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by Sofia Villegas
14 March 2024
Pioneering Scottish laser research secures long-term cash boost

Heriot-Watt University James Watt campus | Heriot-Watt University

Pioneering Scottish laser research secures long-term cash boost

A scientist from Heriot-Watt University has secured a decade-long investment to develop new ultrafast laser technologies.

Professor John C Travers has been awarded £2.5m for his research after becoming one of four academics to receive a Royal Academy of Engineering Chair in Emerging Technologies.

Funded by the UK Department for Business, Energy and Industrial Strategy, the economic injection will underpin Traver's team’s research over the next ten years.

The project will focus on developing ultrafast, bright ultraviolet X-ray and electron beams. Both are forms of radiation – energy that travels through space at, or close to, the speed of light.

A total of 14 labs across the world are already use an earlier version of the system, including healthcare and semiconductor settings. This funding is intended to "radically extend this technology,” Travers said.

It is claimed the research could create X-rays that image nature with unprecedented detail and speed and help the development of microscopic mechanical devices.

Professor John Travers | Heriot-Watt University

The team will use light waves from the Union Canal next to the university’s Edinburgh campus to create ultrafast optical pulses that are a million billionth of a second in duration – a measurement known as an attosecond. It is hoped that this will have transformational applications in sectors ranging from manufacturing to drug discovery.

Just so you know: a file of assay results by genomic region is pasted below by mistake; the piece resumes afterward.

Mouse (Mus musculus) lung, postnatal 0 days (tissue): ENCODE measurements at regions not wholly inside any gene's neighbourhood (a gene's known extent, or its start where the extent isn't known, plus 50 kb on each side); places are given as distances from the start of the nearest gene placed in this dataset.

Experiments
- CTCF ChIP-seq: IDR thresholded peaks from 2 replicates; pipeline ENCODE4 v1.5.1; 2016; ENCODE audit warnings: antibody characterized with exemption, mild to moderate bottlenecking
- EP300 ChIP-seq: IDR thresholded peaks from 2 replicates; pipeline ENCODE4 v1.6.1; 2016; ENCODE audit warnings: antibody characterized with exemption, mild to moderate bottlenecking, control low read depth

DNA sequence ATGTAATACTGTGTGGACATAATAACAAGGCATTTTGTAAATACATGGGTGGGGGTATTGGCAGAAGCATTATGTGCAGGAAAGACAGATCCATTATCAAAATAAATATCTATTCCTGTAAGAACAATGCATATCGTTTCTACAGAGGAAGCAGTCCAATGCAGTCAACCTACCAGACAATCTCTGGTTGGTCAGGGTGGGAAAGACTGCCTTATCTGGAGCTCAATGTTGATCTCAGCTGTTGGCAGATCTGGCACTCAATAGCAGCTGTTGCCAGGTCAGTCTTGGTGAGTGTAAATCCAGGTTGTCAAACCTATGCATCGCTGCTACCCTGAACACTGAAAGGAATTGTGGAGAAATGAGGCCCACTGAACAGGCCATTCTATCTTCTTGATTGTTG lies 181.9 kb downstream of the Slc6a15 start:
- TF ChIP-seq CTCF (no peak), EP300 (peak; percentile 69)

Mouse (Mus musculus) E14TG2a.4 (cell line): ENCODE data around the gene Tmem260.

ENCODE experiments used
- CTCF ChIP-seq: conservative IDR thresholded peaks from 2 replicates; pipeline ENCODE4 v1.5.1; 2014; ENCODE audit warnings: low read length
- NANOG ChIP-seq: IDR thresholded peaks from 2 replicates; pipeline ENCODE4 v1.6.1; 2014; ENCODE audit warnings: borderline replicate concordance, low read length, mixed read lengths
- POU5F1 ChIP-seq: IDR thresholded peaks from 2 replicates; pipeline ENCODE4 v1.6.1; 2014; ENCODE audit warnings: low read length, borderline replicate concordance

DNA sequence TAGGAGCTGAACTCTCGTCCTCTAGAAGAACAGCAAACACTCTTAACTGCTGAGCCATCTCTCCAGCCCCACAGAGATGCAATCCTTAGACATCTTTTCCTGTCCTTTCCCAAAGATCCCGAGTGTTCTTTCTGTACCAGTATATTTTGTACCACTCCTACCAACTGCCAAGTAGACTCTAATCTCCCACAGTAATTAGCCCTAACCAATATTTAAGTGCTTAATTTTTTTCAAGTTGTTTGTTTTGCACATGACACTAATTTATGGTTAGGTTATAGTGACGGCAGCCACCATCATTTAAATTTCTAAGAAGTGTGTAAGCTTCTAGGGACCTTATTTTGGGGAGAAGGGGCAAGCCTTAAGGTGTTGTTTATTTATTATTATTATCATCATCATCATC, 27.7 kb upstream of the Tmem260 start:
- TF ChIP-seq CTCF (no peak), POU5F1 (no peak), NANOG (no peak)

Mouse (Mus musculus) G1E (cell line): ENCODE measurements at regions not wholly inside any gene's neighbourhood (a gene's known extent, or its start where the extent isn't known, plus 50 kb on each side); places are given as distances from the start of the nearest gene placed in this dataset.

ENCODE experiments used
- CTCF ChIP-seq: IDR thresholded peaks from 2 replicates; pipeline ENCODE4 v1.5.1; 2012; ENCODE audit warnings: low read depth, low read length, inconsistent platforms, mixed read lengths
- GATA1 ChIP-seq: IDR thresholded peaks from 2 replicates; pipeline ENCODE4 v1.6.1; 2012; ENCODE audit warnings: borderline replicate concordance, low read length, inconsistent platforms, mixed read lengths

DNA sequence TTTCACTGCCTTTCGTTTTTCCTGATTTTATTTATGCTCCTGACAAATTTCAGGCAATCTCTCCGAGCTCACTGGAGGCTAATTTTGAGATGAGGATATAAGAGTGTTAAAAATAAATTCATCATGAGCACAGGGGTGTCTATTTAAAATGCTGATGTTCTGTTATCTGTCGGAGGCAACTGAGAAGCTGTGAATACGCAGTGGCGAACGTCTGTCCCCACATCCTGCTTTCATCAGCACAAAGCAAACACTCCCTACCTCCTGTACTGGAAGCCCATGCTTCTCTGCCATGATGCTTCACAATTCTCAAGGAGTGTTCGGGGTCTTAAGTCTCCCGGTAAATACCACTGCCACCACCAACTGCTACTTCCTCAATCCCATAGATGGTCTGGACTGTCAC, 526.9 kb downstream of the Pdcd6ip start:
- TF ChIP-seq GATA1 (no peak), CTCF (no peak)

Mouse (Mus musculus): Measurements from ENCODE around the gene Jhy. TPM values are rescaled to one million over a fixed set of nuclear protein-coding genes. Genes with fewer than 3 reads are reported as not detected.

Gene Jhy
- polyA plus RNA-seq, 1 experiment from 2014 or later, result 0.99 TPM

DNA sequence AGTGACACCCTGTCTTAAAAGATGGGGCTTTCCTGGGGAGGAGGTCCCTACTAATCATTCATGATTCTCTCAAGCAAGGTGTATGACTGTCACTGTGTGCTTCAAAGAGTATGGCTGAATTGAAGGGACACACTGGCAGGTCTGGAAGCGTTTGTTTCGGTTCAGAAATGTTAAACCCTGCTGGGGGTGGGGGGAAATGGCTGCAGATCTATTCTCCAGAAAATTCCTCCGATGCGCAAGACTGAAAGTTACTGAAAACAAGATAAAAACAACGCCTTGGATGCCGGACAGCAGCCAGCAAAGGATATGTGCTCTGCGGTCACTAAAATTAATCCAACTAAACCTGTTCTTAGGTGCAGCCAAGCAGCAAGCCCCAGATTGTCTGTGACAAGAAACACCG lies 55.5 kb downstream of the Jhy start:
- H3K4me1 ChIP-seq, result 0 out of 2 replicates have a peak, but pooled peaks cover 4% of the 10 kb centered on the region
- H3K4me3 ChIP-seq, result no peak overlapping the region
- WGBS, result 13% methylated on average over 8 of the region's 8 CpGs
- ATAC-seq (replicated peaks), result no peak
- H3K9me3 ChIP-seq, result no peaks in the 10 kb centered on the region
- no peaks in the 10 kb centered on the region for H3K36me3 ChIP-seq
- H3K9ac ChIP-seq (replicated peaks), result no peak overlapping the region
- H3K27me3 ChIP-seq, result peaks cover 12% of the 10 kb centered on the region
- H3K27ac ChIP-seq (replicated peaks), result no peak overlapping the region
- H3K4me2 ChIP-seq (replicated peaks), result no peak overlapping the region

If successful, the system will be a first-of-its-kind in attosecond science. Last year, the Nobel Prize in Physics was awarded for a breakthrough in attosecond science that enabled things to be measured over extremely fine timescales. However, until now, it has not been possible to simultaneously measure things at extremely small spatial scales, Travers explained.

“If we can create these extremely short pulses of X-ray or electron beams, it means we can image, probe and control matter on the smallest possible spatial scale – on a tiny, microscopic scale – and also on the fastest possible timescale – simultaneously,” he said.

“This can lead to advances like new materials, new drug discovery and more powerful computer chips – which underpin everything we do, from our mobile phones to artificial intelligence.

“It will also mean materials can be processed to produce much smaller structures, so you'll be able to manufacture micro machines or microscopic mechanical devices with great precision.”

Unlike current “building-sized” machines being used to generate ultraviolet and X-ray light sources, the new system is “tabletop” sized, Travers added. 

The cash injection will also help the team to recruit staff “at the assistant professor level” and build a centre of excellence in this field, in which Heriot-Watt University already holds a “first mover” advantage, Travers said.

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